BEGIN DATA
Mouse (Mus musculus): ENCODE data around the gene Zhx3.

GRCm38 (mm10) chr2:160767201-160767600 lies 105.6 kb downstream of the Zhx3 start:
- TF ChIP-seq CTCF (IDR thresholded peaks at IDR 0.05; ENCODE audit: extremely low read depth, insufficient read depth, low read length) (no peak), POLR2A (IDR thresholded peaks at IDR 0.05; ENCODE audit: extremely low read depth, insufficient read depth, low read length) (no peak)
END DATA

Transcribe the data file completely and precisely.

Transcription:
Mouse (Mus musculus): ENCODE data around the gene Zhx3.

GRCm38 (mm10) chr2:160767201-160767600 lies 105.6 kb downstream of the Zhx3 start:
- TF ChIP-seq CTCF (IDR thresholded peaks at IDR 0.05; ENCODE audit: extremely low read depth, insufficient read depth, low read length) (no peak), POLR2A (IDR thresholded peaks at IDR 0.05; ENCODE audit: extremely low read depth, insufficient read depth, low read length) (no peak)